The Seven Little Foys (1955)
Famed vaudevillian Eddie Foy only made one film, A Favorite Fool, which was an early silent short for Mack Sennett. It was not a happy experience. Objecting to the inclusion of such standard Keystone fare as pies in faces and limburger cheese, Foy’s displeasure resulted in the director being replaced and the film’s budget becoming the highest ever for a Keystone two-reeler. Sennett eventually sent the star packing and Foy never made another movie again.
It’s the same sort of temperament on display when we first encounter Foy backstage in 1898. “I’m not interested in dogs, women or children in that order of importance” he snarls at nobody in particular before upstaging an Italian ballerina and then denying her a dressing room. Fortunately, she finds such behaviour refreshingly vulgar and before long the two are engaged in a duet proceeded by one of the worst segues in cinema history... “You ever hear that song that Bert Williams sang?” In quick succession they marry and are expecting the first of what would become the Seven Little Foys.
This was Bob Hope’s first attempt at a dramatic role and from the outset writer/director Melville Shavelson is keen for you to notice by making Foy as mean-spirited as possible. Hope obliges by talking low and leaving the funnier wisecracks to the children and Charley Foy’s narration. He adopts the same tone when he sings on stage, making one wonder if it is Hope or Foy that couldn’t carry a tune. For the record Hope had a pleasant singing voice, and he could do a fine soft-shoe shuffle too, as evidenced by his dance with James Cagney in easily the film’s best sequence.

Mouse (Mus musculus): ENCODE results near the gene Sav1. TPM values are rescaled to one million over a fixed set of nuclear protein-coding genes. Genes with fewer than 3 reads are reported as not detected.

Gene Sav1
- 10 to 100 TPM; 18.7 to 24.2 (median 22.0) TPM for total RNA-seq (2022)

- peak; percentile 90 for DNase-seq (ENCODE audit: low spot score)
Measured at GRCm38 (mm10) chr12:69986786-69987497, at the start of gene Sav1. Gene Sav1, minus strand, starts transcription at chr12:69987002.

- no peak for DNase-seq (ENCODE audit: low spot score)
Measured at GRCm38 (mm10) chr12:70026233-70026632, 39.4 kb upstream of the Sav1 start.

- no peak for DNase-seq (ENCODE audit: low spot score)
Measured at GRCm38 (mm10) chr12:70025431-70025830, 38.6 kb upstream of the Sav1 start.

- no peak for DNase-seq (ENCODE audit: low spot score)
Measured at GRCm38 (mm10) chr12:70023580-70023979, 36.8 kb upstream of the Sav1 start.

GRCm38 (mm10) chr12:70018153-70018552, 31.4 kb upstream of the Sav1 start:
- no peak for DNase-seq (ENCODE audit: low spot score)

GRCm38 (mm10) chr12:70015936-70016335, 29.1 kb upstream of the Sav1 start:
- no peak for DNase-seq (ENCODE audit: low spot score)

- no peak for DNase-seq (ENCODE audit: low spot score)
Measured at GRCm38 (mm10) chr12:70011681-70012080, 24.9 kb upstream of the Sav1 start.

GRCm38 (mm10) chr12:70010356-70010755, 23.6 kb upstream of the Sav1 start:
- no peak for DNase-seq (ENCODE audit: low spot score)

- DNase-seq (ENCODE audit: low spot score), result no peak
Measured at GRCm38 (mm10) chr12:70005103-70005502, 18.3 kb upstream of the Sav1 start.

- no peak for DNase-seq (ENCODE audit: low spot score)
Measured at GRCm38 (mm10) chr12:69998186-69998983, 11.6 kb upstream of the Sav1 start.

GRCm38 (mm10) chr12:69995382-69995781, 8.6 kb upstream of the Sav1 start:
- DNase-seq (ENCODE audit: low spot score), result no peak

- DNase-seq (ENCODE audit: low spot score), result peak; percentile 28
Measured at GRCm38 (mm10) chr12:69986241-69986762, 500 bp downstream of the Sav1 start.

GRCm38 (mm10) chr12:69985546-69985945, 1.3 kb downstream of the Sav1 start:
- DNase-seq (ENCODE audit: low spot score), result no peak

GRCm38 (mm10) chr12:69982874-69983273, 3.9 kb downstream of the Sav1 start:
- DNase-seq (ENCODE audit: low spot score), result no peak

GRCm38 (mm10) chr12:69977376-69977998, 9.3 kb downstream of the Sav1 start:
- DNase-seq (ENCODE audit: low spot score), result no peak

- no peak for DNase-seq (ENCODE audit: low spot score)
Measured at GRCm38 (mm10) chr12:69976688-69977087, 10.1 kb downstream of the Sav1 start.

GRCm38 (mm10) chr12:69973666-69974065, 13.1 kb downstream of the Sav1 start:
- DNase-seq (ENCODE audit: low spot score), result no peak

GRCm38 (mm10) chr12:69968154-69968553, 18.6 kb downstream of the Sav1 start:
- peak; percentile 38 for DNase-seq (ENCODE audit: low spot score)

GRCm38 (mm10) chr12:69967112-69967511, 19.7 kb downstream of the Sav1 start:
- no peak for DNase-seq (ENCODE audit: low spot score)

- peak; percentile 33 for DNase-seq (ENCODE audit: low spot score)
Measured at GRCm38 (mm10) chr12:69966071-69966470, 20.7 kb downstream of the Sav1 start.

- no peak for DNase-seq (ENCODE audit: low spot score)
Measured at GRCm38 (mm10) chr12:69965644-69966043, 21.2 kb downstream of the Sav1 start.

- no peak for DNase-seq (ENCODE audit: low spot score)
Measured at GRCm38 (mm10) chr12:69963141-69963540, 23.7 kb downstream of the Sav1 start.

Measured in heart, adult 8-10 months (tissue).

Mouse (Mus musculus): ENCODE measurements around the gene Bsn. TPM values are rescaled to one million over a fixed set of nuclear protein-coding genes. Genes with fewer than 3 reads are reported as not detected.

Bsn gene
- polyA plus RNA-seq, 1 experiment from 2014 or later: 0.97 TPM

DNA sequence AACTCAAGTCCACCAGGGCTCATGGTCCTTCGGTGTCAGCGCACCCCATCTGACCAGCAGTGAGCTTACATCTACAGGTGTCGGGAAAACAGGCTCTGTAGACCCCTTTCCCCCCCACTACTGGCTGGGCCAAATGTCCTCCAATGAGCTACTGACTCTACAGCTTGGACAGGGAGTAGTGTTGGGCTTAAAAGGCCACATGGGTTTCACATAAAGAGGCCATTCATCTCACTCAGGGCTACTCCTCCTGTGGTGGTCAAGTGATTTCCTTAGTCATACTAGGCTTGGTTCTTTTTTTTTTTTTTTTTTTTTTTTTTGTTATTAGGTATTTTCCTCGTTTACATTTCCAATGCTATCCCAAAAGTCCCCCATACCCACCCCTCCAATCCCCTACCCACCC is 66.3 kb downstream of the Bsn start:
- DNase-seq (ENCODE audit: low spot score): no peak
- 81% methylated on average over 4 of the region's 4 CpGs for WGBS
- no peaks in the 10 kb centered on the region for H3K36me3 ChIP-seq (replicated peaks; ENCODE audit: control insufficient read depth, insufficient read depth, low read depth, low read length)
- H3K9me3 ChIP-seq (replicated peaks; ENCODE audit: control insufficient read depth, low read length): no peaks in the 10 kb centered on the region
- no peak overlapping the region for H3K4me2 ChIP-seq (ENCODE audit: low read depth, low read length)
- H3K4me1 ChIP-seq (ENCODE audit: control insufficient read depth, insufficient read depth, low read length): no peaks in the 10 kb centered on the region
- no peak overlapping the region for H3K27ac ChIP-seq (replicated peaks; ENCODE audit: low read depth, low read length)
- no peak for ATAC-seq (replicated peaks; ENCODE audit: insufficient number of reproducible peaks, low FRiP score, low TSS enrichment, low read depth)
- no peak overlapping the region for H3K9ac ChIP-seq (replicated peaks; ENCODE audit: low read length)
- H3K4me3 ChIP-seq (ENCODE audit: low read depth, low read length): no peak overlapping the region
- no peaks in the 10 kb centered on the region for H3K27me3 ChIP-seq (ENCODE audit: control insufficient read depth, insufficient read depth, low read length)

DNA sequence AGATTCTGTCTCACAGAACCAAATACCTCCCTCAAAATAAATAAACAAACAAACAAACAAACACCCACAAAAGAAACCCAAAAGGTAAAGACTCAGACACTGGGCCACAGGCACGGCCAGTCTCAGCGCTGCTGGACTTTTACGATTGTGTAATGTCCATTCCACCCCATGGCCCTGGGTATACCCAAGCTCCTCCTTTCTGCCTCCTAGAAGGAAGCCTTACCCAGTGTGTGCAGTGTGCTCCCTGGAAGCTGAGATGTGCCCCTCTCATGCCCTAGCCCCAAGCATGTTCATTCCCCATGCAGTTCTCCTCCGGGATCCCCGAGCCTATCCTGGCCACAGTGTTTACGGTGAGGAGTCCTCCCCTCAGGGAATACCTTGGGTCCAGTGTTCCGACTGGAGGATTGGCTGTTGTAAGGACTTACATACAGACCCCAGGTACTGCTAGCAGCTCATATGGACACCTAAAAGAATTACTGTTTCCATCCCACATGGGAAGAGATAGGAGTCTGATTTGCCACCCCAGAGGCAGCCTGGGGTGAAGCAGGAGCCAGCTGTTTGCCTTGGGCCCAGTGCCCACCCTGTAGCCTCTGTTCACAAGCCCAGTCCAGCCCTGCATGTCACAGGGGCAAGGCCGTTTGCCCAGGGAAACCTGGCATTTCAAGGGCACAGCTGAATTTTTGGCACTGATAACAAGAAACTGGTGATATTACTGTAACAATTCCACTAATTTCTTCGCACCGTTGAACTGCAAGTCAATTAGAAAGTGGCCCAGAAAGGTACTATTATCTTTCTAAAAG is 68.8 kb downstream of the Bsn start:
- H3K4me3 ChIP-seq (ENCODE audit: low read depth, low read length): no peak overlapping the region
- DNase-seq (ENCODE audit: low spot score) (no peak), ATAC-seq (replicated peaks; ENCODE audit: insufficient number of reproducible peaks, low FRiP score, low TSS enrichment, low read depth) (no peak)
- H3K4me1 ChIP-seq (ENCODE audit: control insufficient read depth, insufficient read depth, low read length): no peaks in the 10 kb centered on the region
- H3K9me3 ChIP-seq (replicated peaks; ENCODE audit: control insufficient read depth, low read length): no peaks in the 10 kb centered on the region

So how does a biopic about a vaudevillian with one screen credit wind up on site dedicated to movies about movies? Well it so happens that three of the Seven Little Foys went on to enjoy their own careers in films, with varying degrees of success. The eldest, Bryan Foy, returned to Sennett Studios as a writer before becoming a prolific producer and director. Charley Foy ended his acting career with the narration of this film while Eddie Foy Jr’s career spanned almost fifty years, during which he time he portrayed his father on at least five occasions - Frontier Marshall, Lillian Russell, Yankee Doodle Dandy, Wilson and a television production of The Seven Little Foys.
Though the film gives the impression that Eddie Foy was a confirmed bachelor before he met ballerina Madeline Morando in 1898, he had in fact been married before. His first wife, Rose Howland, died in 1883. He was then in a ten year relationship with Lola Sefton until her death in 1894. His marriage to Madeline occurred two years later in 1896.
The Seven Little Foys troupe was not created after Madeleine’s death. The act had their first full year on the vaudeville circuit in 1913. Madeline travelled with them, along with a nurse and a governess, until her death in 1918.
Biopic does not cover Eddie Foy and the Seven Little Foys’ appearance in the Keystone comedy short A Favorite Fool.